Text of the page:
How does it work?


NIS sensors are calibrated and linear in range. They are durable and long-lasting. The sensors transduce a wavelength, which is transmitted through a fiber optic wire to a fiber optic box. In MEG and fMRI applications, the fiber optic box is outside of the imaging room. In NIS custom software, wavelength is calibrated to force. Users can record from 16 sensors simultaneously using the NIS system. The interrogator digitizes the force data and our software collects the force data. NIS sensors are constructed from rigid, nonmetallic materials to allow for use inside the MRI and MEG environment, or use with EEG, EMG, TMS, and tDCS studies. They are housed in a 3D printed apparatus to insulate them from heat. The range of the sensors is from as small as a 1 N sensor to a 700 N sensor. The 1 N sensor is specialized for rodent applications and the 700 N sensor can be used in applications such as whole hand grasp or for use during lower limb force measurements. The 50 N and 150 N sensors are specialized for hand-grip and precision finger-force measurements in humans.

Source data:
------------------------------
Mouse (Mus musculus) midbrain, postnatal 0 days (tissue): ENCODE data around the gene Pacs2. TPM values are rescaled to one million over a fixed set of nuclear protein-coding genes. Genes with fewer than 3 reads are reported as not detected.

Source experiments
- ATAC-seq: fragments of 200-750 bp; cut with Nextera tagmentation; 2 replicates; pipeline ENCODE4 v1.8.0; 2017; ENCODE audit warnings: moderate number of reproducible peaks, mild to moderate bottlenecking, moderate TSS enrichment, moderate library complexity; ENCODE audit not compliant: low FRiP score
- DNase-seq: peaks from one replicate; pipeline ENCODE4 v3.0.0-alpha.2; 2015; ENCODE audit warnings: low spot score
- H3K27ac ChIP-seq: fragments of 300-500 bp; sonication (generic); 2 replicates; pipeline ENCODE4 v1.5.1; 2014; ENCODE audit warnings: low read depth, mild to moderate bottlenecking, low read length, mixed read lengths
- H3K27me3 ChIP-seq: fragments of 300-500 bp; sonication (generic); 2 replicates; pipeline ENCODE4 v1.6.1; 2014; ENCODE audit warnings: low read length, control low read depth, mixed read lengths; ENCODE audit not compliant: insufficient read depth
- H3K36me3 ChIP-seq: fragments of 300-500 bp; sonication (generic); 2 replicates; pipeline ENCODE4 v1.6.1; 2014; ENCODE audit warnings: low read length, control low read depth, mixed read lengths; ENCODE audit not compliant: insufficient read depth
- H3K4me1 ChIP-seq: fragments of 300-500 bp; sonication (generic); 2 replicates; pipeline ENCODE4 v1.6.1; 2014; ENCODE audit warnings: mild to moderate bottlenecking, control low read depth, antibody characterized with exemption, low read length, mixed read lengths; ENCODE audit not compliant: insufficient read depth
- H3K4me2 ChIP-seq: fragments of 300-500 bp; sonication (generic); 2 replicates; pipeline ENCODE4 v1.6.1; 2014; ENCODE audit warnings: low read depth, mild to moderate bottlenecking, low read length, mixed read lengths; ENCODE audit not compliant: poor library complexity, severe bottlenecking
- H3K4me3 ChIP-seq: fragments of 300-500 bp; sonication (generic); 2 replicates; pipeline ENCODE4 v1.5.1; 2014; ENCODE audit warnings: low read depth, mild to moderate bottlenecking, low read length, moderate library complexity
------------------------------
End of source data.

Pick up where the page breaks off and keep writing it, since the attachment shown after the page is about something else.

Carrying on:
Software collects force sensor data. Users use the oscilloscope to check their signals, acquire a maximum force, and run a study paradigm. The study paradigm is controlled by easy to use text files that control the timing of events. The software can record up to 16 sensors at once. Using a separate monitor display, visual feedback can be provided to participants.


Software and A/D card provide ability to accept digital trigger from outside vendors. This provides precise time-locked data acquisition. The software and A/D card provide digital outputs for recording events, and this can facilitate studies that need time-locked events for EEG, MEG, and TMS applications. External trigger accepts all MRI vendors.


Scientific fields that currently use our devices include developmental neuroscience, mental health, sensory-motor physiology, movement disorders, and cognitive neuroscience. The sensors and software provide integration with MRI, MEG, EEG, TMS, and fNIRS systems. Users can time-lock with EMG systems and with brain stimulation devices such as tDCS.

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